99er Frequently Asked Questions Answered

Posted on March 9, 2011 by


Here are just a few of the many questions frequently asked about 99ers.  If there are questions/answers that you feel should be included in this FAQ, please feel free to add them as comments below.

Why don’t 99ers stop “whining” and just get a job?

There are over 13 million unemployed Americans desperately searching for jobs that don’t exist.  Almost half have been looking for work for more than 6 months.  Jobs are scarce.  The last count showed there were only 3.1 million job openings in the US.  If every open position was filled, there would still be well over 10 million Americans looking for work who could not get a job. This “official” unemployment number does not even include the 8+ million Americans currently involuntarily working part-time, underemployed or the millions of 99ers who aren’t being counted at all. Every job opening in America is fiercely sought after.  This crisis situation is aggravated for 99ers by employers discriminating against the already unemployed and those over 45 (a significant proportion of 99ers).

Isn’t extending benefits keeping people from working, making them lazy?

This is insulting and infuriating. Millions of 99ers apply to job after job, they are flexible, willing to move, willing to be retrained if that will help them get a job, many have been retrained and still can’t get a job.  The unemployed desperately want to work. They would much rather have a job than benefits, but the jobs lost in the crisis just haven’t come back yet.  America has set new post war records for those unemployed for more than 27 weeks, that’s why Congress created a lifeline by extending benefits for American families caught in the jobs crisis.  The latest census showed that unemployment benefits saved 3.3 million from poverty.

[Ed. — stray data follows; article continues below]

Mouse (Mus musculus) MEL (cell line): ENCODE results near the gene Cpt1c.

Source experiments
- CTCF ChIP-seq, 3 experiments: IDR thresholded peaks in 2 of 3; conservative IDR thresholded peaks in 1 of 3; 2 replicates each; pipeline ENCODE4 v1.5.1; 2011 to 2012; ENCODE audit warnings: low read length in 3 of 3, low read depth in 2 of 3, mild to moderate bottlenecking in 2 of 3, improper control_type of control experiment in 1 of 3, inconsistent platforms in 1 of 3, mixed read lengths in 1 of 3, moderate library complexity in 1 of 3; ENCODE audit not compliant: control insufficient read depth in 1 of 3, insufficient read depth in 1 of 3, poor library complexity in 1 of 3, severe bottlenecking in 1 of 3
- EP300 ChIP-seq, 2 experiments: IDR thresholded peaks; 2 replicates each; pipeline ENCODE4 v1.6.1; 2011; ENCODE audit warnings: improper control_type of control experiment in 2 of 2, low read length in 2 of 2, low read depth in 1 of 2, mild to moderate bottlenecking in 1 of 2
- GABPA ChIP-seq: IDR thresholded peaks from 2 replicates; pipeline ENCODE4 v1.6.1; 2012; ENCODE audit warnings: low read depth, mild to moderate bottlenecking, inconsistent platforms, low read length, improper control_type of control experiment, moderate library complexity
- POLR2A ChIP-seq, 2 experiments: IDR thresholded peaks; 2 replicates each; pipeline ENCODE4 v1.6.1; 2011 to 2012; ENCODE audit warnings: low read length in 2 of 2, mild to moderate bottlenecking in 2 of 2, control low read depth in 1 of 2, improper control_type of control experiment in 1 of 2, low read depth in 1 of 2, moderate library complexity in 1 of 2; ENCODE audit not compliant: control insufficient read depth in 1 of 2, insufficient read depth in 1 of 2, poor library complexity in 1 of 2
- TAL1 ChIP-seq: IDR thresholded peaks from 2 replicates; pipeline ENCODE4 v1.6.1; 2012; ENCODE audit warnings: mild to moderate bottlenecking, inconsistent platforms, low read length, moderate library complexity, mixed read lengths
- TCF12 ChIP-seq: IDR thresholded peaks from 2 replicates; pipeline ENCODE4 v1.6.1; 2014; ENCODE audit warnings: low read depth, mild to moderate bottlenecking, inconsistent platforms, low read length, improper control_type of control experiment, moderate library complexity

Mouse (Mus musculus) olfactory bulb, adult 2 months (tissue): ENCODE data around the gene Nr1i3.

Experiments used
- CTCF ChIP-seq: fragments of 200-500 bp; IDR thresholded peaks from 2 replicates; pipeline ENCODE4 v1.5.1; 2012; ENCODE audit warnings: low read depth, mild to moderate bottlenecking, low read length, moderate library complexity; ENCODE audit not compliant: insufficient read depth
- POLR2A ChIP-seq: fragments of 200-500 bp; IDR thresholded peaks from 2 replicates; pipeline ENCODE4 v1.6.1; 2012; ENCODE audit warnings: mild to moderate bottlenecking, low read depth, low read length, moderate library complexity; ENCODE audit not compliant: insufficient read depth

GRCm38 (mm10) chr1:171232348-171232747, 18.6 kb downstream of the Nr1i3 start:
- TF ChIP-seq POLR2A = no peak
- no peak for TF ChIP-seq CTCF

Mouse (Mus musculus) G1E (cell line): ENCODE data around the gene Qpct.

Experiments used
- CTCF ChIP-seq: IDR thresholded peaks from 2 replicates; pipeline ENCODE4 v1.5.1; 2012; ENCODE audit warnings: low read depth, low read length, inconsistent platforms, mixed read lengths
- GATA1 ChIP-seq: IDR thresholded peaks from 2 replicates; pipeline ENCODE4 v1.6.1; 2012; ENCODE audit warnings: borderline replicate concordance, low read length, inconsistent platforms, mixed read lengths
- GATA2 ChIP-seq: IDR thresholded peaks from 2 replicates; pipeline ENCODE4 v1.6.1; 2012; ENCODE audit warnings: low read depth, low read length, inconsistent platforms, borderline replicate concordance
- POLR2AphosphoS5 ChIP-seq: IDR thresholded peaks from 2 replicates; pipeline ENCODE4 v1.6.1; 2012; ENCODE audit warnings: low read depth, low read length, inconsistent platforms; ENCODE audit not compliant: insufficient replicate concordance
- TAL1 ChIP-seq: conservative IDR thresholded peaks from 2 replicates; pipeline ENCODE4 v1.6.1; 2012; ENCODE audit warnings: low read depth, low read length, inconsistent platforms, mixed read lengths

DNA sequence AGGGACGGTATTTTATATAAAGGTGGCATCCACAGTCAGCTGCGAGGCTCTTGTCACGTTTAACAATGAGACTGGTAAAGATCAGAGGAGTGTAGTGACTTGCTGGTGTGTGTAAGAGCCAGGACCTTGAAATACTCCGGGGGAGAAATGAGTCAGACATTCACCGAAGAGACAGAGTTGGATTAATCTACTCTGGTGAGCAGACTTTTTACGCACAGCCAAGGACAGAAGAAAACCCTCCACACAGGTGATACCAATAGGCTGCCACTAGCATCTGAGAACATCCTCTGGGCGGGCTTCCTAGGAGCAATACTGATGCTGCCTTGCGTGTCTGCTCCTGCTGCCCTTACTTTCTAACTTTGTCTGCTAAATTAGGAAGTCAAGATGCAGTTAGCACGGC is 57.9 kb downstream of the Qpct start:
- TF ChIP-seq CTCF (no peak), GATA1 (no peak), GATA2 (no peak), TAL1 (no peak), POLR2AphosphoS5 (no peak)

Isn’t it true that the longer you pay people not to work, the longer they are not going to try and work?

The problem is they can’t find jobs, and since they can’t find jobs they need the minimal support that unemployment benefits provide. The average weekly insurance payment is $310–a small sum that makes a huge difference and allows people to keep looking for work instead of looking for handouts. Congress should design a lifeline that lasts as long as the unemployment rate continues to be unacceptably high.

Isn’t paying down the debt more important than helping the 99ers?

A NELP poll from late 2010 asked if it was important that at a time when employment is still so high that we continue to provide benefits for the unemployed or is it that we just can’t afford to keep spending and we have to bring down the debt?  Over 75% said to continue the unemployment benefits.  But the truth is that isn’t the trade off that we have to make as a nation.  The fact is that if we don’t continue to provide for the unemployed workers, their families and their communities, the debt is going to grow even higher.  What we need to do about the debt is create jobs and until we can create enough jobs to support workers who need them, who want them, then we have to continue supporting the families, because that is how the economy is stimulated.  Unemployment benefits are the best kind of immediate stimulus.  Tax cuts for the wealthy and cutting jobs are the least form of stimulus.

How are we going to pay for this?

Only recently (since the last election and the emergence of the Tea Party) has the federal government been paying this much attention to its spending rates. The main solution pushed by Republicans is austerity. Their message is that cuts to spending will cure all the nation’s economic woes.  But America is not broke. The country is awash in wealth and cash, so much so it can continue to choose to spend $700 million a day just to pay for the wars in Iraq and Afghanistan. The truth is, there’s lots of money to go around. Today in America just 400 Americans have more wealth than half of all Americans combined.  They have bought and paid for the media as well as hundreds of politicians and economists across the country to spread a message that will keep the wealth and power in their hands.  They are the ones currently deciding what the nation’s money is spent on.    So, while teachers, firefighters and police lose their jobs, while basic assistance programs are slashed for the poor, children and the elderly, while some 3 million people are pushed from their homes by foreclosures and bank repossessions, while nothing is done to help the millions of desperate 99ers who cannot find work, and while 25% of American children are now at poverty level,  the wealthy continue to get tax cuts and fill their bank accounts with America’s money.